Not so long ago, My Loved One and I – we are children of the cap-doffing 1950s after all – would leap to our feet to allow an elderly or infirm person to sit down. We’d help people in wheelchairs through doors and parents with buggies on and off trains. They were in need. We weren’t. Now the boot is firmly on the other foot and I’m increasingly conscious of “the kindness of strangers” as Tennessee Williams put it. It’s yet another position which Ms Bloody Alzheimer’s has forced us into.
Take the big, brawny Brit who was immediately behind us as we all disembarked an EasyJet flight last week from the rear of the aircraft down steps onto the tarmac. I was juggling two quite cumbersome cabin bags and the man heard me say to MLO “I’ll go in front. Hang on that rail, now”. He stepped alongside and said with exquisite courtesy and kindness: “Would you like to hold my arm with your other hand, Sir? Thus MLO was assisted to ground level quite regally.
Almost daily, people watch me levering him on to buses, trains and tubes with one hand. They then obligingly vacate the nearest seat so that I can pop, swing or push MLO into it. There isn’t supposed to be anything wrong with him physically but he has quickly become quite shaky on his feet and is certainly not safe trying to keep himself upright on a crowded rocking vehicle. I suppose that as brain cells become diseased or get knocked out it affects every part of the body and takes different Alzheimer’s patients in different ways. Most people, when we’re out and about, can see the situation immediately so they do what they can to help.
When we went to see Dunkirk recently in a cinema we hadn’t been to before, MLO – as always – needed the loo halfway through the film. He took himself off and I thought nothing of it. I don’t (yet?) need to escort him to the lavatory. Or so I thought. Well, I was absorbed in the film and didn’t actually notice how long he’d been gone until he arrived back at his seat next to me, led by another paying punter who’d happened to pop out at the same time. Of course, MLO had got lost in the highways and byways of an old cinema, converted to multiscreen with lots of samey stairs, doors and foyers. It’s a good job, come to think of it, that he remembered the name of the film we were watching. Otherwise he and Ms A could have ended up in Spiderman: Homecoming. I wonder if he’d have noticed the difference? Anyway it was another example of a nice chap spotting a problem and dealing with it without a fuss. He even waved cheerily to MLO at the end of the film.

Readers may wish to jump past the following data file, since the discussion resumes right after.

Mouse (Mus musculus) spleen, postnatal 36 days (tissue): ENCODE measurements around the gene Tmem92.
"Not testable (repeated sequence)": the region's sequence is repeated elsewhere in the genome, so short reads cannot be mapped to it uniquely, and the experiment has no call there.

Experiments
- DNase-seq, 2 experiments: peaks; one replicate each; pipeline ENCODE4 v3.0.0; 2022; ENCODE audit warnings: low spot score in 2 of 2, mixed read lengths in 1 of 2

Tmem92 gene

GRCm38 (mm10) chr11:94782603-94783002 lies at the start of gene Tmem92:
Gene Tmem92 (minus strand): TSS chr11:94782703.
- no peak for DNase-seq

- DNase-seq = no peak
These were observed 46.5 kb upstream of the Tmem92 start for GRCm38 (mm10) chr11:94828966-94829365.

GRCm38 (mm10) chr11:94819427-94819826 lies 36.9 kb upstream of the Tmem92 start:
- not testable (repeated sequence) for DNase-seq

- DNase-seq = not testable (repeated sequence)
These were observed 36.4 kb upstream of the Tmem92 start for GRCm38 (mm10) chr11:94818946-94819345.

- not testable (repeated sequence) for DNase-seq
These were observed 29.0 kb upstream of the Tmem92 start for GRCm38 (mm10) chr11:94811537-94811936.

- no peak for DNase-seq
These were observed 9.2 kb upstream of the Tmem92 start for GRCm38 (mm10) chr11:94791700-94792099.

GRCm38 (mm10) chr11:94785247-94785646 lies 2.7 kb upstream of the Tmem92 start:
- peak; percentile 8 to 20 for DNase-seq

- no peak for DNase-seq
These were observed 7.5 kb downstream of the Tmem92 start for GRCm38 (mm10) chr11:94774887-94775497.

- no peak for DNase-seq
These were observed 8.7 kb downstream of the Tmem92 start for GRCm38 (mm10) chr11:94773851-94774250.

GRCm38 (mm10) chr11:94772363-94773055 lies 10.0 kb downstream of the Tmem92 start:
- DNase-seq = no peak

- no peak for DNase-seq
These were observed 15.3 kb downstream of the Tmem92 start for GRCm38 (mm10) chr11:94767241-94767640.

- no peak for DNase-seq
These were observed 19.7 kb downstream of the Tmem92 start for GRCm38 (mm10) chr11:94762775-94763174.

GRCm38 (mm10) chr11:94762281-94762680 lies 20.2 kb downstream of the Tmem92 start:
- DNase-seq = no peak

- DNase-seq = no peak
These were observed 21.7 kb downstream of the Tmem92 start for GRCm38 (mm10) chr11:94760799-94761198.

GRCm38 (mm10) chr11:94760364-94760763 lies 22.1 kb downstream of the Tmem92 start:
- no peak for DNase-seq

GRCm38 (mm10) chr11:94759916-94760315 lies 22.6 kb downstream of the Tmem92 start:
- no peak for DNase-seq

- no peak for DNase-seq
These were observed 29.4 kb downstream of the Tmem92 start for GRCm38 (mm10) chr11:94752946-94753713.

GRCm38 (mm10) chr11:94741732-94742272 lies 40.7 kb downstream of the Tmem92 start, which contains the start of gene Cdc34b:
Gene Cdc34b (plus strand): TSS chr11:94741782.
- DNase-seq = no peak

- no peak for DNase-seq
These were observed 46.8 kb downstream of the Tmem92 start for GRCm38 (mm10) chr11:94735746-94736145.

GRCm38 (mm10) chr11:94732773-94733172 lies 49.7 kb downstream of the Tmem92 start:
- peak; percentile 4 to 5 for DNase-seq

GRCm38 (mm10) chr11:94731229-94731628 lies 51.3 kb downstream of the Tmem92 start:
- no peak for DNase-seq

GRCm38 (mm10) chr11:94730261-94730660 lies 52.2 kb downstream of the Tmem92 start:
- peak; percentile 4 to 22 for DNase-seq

I think, if I’m honest (and golly, how I try to be – euphemisms and dissembling just don’t help) that MLO must actually look much more frail and seem vaguer than he or I realise. Even close family and friends are used to it and we’re all too close to it to be able to monitor the downward progress accurately. Complete strangers, on the other hand, can instantly see a poor old codger who may need help. That’s all they see too. They’re not superimposing it on a remembered image of how he used to be or any sort of presumption about how he is now. That’s why people are generally very patient with him in shops and cafes when it takes him ages to find and count out the right money. Sometimes he can’t explain what he means, realises he’s “lost”, smiles and hopes someone will bail him out – and usually somebody does. Thanks, folks.
We hear a great deal about terror, ruthlessness and violence in the world these days. I’m writing this just a couple of days after the Las Vegas shootings. Yes, all of that is mindblowingly dreadful. But it’s news because, thank goodness, it’s unusual even in today’s troubled, turbulent times. Closer to home the vast majority of people are astonishingly kind even to complete strangers – nothing unusual about it at all. And that’s something very positive: well worth hanging on to.